The Plaintiff's Attorney

  • Lee S. Goldsmith

As is often the case, perception and reality, when associated with a given set of circumstances, have no common ground. This appears to be especially true when applied to medical negligence litigation. The physician’s perception of the problem differs from that of the attorney and most certainly differs from that of the patient.

No patient enters into a physician–patient relationship with thoughts of future litigation. There is a condition that is a problem or a perceived problem that warrants medical care and attention. The patient is seeking care from a professional in whom he will place his trust, even if there has been no past relationship. The need for care is present, and the trust is given. However, not all patients enter into the relationship blindly, and some assert their right to question decisions, especially as problems and levels of anxiety rise. The responses that the patient receives from the physician often determine the ensuing events.

The patient and often family enter into the relationship with a level of anxiety independent of the level of education, the nature of the problem, and prior information that has been obtained or given. Notwithstanding the amount of research the patient and family have done or the amount of information that they have received from prior practitioners, the patient and family want answers and have questions. This need for information will compete with the amount of time that the physician has available or wants to give to the situation, and the resolution should be patient dependent. A patient with a cataract to be removed might demand an hour of time to obtain an explanation and then come back with additional questions. Another patient with glaucoma might require 15 minutes for an explanation, although an hour has been set aside. Indeed, the situation might be reversed. However, if the patient demanding an hour is only given 15 minutes, the seeds of discontent may have been sown. Each patient has to be treated individually, but consideration must be given to individual differences and needs and they cannot be dismissed casually.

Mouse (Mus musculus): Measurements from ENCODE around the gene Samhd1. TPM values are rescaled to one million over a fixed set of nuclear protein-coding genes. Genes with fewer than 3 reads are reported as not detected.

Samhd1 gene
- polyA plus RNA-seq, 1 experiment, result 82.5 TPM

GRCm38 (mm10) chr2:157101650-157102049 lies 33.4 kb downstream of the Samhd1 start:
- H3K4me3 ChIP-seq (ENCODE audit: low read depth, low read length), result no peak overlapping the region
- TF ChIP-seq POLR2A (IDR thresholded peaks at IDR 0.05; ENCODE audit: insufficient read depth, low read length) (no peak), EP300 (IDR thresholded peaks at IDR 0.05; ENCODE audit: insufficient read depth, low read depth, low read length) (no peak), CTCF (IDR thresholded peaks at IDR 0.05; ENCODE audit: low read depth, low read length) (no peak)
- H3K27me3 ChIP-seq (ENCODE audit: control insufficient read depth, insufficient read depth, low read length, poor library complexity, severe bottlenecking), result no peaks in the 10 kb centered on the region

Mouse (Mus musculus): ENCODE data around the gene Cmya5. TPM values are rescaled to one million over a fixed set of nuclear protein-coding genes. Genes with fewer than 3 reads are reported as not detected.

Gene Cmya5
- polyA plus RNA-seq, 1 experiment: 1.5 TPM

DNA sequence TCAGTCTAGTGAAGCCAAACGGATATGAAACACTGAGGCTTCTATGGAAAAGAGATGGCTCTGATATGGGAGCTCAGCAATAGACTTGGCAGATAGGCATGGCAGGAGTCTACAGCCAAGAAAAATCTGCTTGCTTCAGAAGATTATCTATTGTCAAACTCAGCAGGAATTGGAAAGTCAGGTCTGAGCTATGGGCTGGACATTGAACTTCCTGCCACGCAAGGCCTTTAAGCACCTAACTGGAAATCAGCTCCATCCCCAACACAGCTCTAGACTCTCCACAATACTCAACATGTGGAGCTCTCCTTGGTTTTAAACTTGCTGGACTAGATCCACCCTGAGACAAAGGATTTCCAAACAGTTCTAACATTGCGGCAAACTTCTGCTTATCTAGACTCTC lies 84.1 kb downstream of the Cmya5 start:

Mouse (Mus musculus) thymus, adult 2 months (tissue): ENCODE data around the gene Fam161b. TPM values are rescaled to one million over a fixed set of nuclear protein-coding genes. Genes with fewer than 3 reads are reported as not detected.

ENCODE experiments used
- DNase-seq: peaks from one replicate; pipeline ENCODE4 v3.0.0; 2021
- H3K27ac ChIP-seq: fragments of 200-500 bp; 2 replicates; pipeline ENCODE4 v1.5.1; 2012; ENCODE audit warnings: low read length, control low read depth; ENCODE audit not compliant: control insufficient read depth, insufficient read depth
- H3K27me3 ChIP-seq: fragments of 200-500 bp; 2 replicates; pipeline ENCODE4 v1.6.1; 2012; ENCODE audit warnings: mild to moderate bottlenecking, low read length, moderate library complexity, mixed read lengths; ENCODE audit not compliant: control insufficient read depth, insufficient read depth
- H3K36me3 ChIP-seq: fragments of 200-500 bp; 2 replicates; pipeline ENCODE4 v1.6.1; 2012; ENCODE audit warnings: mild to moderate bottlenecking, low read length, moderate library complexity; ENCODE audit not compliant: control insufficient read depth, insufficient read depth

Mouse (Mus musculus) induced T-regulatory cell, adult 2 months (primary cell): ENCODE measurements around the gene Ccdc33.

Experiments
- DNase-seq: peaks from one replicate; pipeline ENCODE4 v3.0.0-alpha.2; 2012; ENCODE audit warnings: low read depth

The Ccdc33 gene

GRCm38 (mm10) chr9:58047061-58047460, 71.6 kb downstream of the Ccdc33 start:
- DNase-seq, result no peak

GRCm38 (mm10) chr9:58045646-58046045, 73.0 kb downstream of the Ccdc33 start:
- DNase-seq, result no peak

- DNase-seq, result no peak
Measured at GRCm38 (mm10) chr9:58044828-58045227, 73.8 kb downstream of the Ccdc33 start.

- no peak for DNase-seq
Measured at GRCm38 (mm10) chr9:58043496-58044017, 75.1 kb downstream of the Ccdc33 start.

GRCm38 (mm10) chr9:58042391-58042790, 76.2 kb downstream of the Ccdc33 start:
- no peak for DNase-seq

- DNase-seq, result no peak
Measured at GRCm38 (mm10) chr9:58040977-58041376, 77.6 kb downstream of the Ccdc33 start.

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Copyright information

© Springer Science+Business Media, LLC 2008

Authors and Affiliations

  • Lee S. Goldsmith
    • 1
  1. 1.Goldsmith, Richman & HarzEnglewood CliffsUSA

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